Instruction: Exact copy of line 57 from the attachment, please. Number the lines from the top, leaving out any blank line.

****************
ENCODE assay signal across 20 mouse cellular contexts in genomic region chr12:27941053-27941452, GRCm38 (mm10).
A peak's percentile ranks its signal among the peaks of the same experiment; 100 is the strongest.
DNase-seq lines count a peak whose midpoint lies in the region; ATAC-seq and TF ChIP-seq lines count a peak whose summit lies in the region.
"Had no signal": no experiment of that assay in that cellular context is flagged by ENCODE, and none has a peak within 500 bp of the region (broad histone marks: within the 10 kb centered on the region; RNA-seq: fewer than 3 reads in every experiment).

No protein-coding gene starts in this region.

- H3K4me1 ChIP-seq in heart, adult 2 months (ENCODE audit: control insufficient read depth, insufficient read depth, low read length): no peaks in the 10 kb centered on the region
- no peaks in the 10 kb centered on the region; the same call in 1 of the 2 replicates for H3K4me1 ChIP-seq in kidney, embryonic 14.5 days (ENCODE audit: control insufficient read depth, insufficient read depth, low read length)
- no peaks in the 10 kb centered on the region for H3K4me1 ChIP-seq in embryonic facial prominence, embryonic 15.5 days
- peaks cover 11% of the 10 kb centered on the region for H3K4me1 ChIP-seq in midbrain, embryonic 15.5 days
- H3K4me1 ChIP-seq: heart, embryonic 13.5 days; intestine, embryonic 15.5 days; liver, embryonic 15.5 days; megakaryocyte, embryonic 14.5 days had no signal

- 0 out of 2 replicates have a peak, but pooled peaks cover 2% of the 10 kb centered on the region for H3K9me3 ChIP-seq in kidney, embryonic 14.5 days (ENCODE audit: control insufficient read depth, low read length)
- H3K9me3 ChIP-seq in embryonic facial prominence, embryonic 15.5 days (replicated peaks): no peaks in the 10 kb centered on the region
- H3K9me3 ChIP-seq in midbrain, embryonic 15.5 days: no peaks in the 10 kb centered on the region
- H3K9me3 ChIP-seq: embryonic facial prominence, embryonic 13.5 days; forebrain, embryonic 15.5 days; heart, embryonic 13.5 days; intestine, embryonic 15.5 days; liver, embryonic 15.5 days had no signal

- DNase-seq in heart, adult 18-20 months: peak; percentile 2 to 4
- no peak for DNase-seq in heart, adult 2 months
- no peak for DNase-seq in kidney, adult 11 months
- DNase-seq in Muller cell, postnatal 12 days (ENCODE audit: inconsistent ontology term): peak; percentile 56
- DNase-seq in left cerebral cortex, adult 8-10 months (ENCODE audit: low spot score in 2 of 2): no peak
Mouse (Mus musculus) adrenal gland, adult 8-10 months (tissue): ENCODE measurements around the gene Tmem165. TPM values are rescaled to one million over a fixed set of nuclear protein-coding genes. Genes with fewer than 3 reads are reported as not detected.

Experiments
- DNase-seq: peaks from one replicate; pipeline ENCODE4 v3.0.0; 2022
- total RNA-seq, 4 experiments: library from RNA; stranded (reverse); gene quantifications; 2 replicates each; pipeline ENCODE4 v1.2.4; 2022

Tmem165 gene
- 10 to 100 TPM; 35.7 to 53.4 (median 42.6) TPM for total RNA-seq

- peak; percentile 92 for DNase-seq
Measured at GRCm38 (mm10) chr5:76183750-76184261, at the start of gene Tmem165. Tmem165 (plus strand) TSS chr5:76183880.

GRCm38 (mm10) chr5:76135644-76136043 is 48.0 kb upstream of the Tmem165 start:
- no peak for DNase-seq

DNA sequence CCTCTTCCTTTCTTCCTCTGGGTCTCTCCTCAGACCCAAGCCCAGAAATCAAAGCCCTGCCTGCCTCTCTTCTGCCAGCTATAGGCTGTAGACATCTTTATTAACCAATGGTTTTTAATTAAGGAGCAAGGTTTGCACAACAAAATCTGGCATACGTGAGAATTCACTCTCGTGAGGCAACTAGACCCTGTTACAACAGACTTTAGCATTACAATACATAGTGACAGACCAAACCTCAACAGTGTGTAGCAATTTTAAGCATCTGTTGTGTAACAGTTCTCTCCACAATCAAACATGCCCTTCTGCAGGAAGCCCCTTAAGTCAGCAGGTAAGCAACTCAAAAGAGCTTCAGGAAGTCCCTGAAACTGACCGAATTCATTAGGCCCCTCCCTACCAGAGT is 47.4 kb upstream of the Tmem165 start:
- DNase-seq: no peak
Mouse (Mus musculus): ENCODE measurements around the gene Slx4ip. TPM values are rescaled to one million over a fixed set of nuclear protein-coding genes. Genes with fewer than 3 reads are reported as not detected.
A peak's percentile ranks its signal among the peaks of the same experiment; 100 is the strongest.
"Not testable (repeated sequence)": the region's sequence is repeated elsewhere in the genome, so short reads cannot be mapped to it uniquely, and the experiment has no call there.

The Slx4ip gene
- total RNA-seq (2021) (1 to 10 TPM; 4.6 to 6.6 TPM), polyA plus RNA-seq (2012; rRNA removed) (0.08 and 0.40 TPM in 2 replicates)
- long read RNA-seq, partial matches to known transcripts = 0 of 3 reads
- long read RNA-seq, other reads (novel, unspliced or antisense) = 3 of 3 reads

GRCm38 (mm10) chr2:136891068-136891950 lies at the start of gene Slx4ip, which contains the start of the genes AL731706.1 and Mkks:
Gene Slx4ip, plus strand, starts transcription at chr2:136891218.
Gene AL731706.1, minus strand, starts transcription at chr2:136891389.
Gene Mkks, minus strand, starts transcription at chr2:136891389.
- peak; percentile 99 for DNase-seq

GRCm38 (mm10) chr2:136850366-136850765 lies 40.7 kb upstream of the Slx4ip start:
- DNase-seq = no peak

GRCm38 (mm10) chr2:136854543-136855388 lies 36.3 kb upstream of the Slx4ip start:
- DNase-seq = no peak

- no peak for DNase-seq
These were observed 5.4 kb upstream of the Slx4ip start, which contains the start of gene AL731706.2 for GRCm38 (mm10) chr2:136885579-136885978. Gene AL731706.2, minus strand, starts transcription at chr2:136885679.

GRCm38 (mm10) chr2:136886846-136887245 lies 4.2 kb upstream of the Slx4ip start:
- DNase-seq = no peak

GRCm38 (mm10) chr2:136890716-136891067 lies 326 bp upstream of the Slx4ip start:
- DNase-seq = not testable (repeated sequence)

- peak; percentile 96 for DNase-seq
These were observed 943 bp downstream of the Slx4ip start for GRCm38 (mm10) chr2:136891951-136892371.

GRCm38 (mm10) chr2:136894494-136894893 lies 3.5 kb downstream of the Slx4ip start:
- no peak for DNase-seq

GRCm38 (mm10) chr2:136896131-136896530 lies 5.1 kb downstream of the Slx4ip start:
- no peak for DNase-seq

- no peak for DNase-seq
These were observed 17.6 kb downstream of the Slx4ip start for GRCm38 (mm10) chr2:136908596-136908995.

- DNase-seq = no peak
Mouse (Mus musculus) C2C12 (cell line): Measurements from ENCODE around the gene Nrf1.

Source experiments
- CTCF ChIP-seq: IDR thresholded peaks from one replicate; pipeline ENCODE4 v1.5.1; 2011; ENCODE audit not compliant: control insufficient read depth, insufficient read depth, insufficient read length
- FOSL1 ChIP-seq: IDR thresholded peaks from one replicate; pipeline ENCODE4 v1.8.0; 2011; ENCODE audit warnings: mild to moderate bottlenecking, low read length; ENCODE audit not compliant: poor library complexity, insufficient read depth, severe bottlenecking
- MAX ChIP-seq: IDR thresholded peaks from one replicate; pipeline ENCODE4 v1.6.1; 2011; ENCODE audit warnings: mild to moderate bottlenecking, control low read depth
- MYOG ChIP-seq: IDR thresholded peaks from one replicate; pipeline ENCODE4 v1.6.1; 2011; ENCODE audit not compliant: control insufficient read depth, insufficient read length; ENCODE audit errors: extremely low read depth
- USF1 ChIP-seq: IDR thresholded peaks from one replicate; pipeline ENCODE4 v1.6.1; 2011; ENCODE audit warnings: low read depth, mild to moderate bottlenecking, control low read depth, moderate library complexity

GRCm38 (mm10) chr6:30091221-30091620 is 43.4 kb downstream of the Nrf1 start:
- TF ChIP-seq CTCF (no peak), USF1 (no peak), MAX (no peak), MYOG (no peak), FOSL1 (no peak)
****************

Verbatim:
- no peak for DNase-seq